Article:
- 2023-2024 Jewish Visual Cultures
- 2022-2023 Mizrahim and the Politics of Ethnicity
- 2021-2022 Second Temple Judaism: The Challenge of Diversity
- 2020-2021 Translating Jewish Cultures
- 2019-2020 Yiddish Matters
- 2018-2019: Sephardic Identities Medieval and Early Modern
- 2017-2018 Jews and the Material in Antiquity
- 2016-2017 Israeli Histories, Societies, and Cultures
- 2015-2016 Secularization/Sacralization
- 2014-2015 Jews and Empires
- 2013-2014 New Perspectives on Gender and Jewish Life
- 2012-2013 Borders of Jewishness: Microhistories of Encounter
- 2011-2012 Jews & Political Life
- 2010-2011 Critical Terms in Jewish Language Studies
- 2009-2010 The Culture of Jewish Objects
- 2008-2009 Studying Jews
- 2007-2008 Jews & the City
More than six decades after its establishment, the State of Israel still poses considerable challenges for scholars who try to study and decipher it. There are numerous unanswered questions regarding Israel’s origins, history and current trends; about the meanings of Israel as a “Jewish State” and as a modern democratic state; about relations between Israeli and Jewish diasporic cultures; between Israel and contemporary Jewry around the globe, between Israelis and Palestinians, and between Ashkenazim and Mizrahim.
The Frankel Institute’s year-long scholarly endeavor aims to chart new ways to study and understand Israel comparatively. It will be devoted to inquiry about the multiple histories, cultures and societies of Israel and the Yishuv from the 18th century to the 21st century. It will bring scholars from a range of disciplines, contextualizing the study of Israel within new developments in Jewish Studies and Middle Eastern Studies. As such, it will create a greater integration of the study of Israel with the study of modern Jewish experience. Examining Israel through the lens of comparative Jewish studies will also enable a better incorporation into study of the modern Middle East by considering recent debates on Mizrahi Jews as “Arab Jews”; social interactions and cultural similarities between Mizrahi Jews and Arabs in Ottoman and Mandate Palestine and throughout the Levant; the Zionist project’s complicated relationship with European colonialism; relations between Jews and Arabs within the state of Israel; and the occupation of territories conquered in 1967.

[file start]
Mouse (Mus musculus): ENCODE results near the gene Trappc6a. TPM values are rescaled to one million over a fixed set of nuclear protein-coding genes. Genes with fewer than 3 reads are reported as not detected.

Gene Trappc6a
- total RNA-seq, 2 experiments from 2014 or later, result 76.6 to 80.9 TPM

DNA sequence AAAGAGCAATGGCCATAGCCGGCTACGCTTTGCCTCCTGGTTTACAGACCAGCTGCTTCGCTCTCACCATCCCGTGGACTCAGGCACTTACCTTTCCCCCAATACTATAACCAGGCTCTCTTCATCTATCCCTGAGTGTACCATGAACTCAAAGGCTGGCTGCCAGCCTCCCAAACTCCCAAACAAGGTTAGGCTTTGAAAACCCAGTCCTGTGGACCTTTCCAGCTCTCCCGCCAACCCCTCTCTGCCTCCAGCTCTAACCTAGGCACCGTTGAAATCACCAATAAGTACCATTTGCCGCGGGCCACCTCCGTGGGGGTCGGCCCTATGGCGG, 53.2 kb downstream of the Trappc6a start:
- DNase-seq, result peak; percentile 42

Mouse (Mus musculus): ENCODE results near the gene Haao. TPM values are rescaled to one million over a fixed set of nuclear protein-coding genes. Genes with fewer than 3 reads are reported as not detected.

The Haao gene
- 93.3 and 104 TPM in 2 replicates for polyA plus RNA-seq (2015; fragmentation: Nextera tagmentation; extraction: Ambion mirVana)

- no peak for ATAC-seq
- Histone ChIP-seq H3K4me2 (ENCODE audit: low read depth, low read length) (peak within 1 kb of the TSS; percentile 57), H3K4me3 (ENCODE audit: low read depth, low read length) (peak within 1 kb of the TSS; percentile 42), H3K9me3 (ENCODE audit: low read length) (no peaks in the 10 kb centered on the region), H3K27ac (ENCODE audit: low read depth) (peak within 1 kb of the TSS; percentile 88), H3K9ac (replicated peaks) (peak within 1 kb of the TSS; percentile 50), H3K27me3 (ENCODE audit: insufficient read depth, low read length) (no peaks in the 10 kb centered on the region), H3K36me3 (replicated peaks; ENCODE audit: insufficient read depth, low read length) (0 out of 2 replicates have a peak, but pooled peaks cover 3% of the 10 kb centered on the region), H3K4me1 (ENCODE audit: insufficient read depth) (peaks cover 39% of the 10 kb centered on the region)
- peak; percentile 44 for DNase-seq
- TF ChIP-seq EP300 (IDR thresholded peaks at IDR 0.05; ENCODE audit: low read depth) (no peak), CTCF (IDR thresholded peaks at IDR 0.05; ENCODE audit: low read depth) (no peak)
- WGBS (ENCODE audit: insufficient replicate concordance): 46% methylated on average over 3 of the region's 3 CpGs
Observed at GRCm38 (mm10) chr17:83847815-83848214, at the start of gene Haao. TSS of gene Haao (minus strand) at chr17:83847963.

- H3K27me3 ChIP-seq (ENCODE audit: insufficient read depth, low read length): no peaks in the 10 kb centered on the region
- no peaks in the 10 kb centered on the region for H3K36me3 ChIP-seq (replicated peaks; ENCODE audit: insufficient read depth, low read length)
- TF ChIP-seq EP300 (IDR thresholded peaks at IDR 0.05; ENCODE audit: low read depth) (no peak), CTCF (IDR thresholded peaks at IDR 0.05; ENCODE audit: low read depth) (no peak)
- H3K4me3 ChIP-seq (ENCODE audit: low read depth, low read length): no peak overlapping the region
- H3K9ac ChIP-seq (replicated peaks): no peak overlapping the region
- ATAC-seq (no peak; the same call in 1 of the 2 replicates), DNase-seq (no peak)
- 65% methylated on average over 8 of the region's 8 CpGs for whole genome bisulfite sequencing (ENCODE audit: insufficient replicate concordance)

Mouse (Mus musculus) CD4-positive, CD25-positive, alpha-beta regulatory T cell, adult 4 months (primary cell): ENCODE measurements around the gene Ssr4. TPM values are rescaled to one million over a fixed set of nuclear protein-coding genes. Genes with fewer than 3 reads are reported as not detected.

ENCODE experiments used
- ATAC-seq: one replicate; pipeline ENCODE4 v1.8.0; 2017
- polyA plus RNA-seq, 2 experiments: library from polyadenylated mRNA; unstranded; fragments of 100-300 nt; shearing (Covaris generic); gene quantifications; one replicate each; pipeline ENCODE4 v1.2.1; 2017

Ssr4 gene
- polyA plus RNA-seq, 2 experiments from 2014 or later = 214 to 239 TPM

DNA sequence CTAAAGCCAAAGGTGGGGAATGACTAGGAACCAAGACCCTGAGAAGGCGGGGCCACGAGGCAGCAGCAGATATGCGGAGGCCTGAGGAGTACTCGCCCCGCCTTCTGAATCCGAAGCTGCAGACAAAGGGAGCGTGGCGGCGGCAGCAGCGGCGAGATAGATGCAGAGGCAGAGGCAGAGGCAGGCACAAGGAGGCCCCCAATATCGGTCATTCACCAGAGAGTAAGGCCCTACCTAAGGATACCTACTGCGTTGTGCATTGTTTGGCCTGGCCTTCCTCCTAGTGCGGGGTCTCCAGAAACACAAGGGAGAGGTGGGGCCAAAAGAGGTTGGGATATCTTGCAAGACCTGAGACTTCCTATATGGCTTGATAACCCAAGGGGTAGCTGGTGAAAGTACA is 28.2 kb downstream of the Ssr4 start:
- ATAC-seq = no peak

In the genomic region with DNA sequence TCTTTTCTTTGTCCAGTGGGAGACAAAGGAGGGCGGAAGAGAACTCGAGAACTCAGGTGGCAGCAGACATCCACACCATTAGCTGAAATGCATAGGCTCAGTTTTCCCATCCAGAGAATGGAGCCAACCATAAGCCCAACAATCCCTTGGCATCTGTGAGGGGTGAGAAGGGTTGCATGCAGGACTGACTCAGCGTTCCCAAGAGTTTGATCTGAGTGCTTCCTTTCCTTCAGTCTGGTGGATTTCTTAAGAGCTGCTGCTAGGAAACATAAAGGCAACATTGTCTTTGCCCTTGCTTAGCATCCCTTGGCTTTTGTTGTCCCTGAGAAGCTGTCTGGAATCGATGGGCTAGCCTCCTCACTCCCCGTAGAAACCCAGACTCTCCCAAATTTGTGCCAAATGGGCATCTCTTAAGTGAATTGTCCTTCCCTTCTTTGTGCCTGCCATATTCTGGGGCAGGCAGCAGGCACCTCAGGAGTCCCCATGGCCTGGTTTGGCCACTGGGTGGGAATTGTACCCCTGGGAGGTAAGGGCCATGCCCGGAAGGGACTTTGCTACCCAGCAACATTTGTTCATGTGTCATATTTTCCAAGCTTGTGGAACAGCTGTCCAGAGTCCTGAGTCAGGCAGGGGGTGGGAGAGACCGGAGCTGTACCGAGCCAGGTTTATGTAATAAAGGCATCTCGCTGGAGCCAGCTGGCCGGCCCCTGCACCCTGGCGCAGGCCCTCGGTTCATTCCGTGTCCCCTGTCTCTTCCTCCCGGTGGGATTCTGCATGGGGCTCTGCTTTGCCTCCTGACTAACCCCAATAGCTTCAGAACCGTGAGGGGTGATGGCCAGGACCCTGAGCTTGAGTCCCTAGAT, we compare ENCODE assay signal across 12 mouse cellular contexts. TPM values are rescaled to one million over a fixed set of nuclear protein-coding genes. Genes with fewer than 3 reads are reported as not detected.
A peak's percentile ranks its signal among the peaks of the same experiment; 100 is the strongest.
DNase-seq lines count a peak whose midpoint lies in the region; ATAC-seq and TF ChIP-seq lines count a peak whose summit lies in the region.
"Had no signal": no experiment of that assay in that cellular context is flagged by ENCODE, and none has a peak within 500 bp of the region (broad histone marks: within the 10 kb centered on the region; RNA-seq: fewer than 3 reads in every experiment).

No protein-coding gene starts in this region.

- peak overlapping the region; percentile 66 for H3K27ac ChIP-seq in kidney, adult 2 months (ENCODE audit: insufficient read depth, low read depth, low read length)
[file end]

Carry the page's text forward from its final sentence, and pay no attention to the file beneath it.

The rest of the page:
Thinking about Israel in multiple Jewish Studies and Middle Eastern contexts (literary, historical, religious, political and cultural) and through the lens of different geographies will change the character of scholarship and complicate established narratives about Israel.
The 2016-17 Institute Annual is available online, and features essays by all of the fellows highlighting their research on "Israeli Histories, Societies and Cultures".
Ohio State University
"Best-Sellers and the Boundaries of Hebrew Literature"
University of Colorado- Boulder
"Memories of Violence: The First Aliyah and its After-Images"
"The Refraction of Arabo-Islamic Civilization in Hebrew and Israeli Cultures"
Bezalel Academy for Arts and Design
"Planning Palestine: A Comprehensive Approach for the Study of Israel's Urban History"
State University of New York- Binghamton
""Jews in a Harness": The Socialist-Zionist Labor Movement and Hasidism"
"From Morocco, in Another Way: Aliyah and Other Jewish Migrations from Northern Morocco, 1860-2010"
University of Michigan
"A Silent Language? Yiddish in Israeli Literature"
University of Manchester
"Blackness and the Double-Consciousness of Arab Jews: A Comparative History of the Mizrahi and African-American Experience"
University of Birmingham
"Where is Home? Aliyah and British Jews since 1967"
University of Chicago
"Motherless Tongues: German-Hebrew Literary Exchange"
University of Chicago
"The Arabized Jewish Diaspora"
"Biblical Reenactments: The Performance of Antiquity in Modern Israeli Culture"